Genetically modified potatoes can damage the immune systems of rats, according to British research released today that calls into question the safety of the new food technology.

Professor Arpad Puztai of Aberdeen's Rowett Institute said he had fed five rats genetically modified potatoes that carried genes from the snowdrop and jackbean for 110 days - equivalent to 10 years in human terms.His research showed that the rats suffered from slightly stunted growth and were more likely to be vulnerable to disease. It was thought to be the first time that trials of GM food had showed harmful effects.

Puztai said his results meant that genetically modified crops should be tested much more rigorously before being cleared for human consumption.

"We are assured that this is absolutely safe and that no harm can come to us from eating it. But if you gave me the choice now, I wouldn't eat it," he said.

"We need to be far more careful in devising testing programs. It is expensive, it is long, but nevertheless it is the only way that you will be able to pick up differences.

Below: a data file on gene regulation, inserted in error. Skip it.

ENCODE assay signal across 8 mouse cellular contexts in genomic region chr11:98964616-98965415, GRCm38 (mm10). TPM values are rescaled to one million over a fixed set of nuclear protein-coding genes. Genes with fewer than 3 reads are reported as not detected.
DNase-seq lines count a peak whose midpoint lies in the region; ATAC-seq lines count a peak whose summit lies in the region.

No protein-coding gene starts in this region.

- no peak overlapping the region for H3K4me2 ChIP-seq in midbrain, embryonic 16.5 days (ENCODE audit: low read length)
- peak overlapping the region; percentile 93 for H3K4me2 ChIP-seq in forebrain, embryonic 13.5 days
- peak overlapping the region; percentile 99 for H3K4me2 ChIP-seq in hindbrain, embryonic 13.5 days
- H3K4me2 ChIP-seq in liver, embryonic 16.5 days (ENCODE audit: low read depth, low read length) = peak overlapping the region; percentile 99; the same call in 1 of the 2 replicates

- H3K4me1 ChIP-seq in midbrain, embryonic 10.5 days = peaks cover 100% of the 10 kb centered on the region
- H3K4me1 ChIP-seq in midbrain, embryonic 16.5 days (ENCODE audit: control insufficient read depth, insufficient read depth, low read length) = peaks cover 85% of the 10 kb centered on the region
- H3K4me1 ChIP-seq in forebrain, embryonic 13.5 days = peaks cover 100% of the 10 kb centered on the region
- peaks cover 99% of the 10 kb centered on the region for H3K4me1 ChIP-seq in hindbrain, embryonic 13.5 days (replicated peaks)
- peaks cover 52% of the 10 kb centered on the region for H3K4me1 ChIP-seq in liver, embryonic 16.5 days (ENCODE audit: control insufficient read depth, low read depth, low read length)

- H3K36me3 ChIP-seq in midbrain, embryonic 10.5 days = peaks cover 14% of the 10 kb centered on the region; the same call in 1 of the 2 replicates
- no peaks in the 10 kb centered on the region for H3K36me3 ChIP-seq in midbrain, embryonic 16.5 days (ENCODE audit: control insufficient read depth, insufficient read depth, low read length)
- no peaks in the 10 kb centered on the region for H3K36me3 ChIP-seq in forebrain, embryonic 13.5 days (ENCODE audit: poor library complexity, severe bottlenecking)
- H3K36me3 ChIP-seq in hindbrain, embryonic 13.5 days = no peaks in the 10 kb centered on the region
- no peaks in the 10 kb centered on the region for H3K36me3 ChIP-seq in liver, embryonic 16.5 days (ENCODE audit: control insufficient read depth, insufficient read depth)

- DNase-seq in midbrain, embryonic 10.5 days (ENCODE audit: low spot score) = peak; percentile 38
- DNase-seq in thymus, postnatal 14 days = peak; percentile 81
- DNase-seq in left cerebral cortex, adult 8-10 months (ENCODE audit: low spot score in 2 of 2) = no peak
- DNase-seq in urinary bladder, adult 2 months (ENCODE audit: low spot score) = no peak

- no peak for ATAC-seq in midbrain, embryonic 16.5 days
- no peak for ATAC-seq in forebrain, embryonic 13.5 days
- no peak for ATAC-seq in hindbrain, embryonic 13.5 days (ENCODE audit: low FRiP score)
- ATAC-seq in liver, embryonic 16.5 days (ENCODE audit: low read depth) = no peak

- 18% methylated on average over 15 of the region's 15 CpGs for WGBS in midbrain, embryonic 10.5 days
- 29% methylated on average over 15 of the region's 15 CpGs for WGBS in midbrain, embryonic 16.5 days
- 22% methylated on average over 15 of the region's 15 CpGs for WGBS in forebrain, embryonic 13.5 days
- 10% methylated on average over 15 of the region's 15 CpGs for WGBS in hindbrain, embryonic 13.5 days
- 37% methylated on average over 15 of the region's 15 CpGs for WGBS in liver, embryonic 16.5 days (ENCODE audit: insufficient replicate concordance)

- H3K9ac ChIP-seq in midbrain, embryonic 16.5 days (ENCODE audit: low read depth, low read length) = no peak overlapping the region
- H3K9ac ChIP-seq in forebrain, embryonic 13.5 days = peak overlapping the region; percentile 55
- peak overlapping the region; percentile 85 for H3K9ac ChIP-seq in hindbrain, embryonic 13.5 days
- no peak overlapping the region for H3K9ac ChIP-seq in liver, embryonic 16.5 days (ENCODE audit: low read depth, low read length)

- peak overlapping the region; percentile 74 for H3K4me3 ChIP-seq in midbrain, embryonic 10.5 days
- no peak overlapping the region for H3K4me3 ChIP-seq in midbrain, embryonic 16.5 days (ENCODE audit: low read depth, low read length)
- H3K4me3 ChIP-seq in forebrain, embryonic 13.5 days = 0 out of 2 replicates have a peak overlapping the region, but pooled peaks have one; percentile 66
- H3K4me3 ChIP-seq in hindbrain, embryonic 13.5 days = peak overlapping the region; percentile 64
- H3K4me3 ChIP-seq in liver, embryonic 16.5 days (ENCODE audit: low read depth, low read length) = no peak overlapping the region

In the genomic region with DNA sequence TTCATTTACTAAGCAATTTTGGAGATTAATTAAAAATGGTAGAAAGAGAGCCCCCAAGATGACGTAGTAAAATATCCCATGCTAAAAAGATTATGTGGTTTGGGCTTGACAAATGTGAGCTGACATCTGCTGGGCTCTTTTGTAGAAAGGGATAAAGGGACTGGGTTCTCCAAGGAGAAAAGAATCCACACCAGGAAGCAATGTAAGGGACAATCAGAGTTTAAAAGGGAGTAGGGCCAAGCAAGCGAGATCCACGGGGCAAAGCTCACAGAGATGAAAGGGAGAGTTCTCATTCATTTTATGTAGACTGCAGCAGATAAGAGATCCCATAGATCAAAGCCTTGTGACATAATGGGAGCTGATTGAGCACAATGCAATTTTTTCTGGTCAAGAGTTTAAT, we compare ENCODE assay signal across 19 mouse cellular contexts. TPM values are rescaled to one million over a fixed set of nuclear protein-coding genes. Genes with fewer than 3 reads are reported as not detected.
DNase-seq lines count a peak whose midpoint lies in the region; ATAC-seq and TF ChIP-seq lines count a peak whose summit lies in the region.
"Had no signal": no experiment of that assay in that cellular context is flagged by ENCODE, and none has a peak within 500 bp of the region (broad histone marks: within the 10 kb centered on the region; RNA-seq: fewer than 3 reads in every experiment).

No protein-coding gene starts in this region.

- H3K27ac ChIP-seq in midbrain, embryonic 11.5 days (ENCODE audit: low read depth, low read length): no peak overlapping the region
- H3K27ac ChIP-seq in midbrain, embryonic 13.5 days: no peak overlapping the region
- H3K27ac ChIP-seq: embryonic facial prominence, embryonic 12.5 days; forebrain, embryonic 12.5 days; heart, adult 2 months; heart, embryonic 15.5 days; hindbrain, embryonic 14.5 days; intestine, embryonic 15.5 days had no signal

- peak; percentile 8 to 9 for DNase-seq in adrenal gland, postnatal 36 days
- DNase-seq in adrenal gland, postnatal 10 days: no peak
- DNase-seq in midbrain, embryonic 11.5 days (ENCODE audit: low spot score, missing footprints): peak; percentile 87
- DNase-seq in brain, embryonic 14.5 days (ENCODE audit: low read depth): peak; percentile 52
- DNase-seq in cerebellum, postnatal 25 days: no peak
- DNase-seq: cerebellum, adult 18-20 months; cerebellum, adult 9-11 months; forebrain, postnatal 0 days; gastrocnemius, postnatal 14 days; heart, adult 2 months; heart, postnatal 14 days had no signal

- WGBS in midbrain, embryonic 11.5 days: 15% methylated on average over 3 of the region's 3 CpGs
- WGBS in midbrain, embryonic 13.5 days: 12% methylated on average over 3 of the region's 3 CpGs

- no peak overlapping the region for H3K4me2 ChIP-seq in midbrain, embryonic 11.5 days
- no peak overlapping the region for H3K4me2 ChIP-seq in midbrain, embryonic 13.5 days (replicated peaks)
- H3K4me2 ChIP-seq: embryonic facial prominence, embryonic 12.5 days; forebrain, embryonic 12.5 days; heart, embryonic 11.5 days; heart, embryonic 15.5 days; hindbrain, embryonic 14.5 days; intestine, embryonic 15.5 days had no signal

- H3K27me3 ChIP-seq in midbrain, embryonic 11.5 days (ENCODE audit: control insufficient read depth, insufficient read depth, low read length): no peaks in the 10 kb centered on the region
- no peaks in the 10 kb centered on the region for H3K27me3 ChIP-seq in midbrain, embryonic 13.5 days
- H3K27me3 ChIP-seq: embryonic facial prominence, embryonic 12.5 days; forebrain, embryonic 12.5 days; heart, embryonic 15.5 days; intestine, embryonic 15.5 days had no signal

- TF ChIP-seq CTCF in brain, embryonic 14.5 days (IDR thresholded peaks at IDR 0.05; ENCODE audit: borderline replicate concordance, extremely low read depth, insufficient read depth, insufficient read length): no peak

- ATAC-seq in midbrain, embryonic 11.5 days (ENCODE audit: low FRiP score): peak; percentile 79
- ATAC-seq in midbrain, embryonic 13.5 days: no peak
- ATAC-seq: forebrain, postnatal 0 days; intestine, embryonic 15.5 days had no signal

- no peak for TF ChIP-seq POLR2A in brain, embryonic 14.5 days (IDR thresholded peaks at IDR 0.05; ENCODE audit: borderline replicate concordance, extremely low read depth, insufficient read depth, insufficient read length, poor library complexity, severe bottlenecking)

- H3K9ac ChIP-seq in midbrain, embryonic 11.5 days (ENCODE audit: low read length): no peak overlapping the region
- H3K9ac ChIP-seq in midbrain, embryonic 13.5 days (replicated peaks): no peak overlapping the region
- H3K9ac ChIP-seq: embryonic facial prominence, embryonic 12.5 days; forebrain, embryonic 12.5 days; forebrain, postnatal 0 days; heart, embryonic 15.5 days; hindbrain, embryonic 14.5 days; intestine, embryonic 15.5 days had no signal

"We are asking for less haste and more testing," Puztai told BBC radio.

Britain's agriculture ministry said genetically modified potatoes had not been approved for human consumption in Britain, although soya and other some other GM products have been on sale for about two years.

The particular strain of GM potato used in Puztai's experiments are not thought to be sold commercially anywhere in the world.

Monsanto Co., the multinational agro-chemical group that is among the pioneers of the new food technology, said today that all genetically modified food currently on sale around the world was safe and had undergone rigorous trials.

"The safety, both environmentally and the human health safety of these crops, has been well-documented. There have been more than 25,000 field trials conducted on 60 different crops in 45 different countries around the world. . . and not any one of the regulatory agencies in those countries has said that there is a safety issue," a Monsanto spokesman told BBC radio.

Monsanto is currently spending $1.6 million on an advertising campaign in Britain to promote the benefits of the new technology, which it says will make food more plentiful and reduce the need for chemicals in farming.

But many Britons are either skeptical or anxious about meddling with nature to produce food.

Britain's Prince Charles, himself an organic farmer, fueled the debate in June with a warning that genetic engineering of food "takes mankind into realms that belong to God and God alone."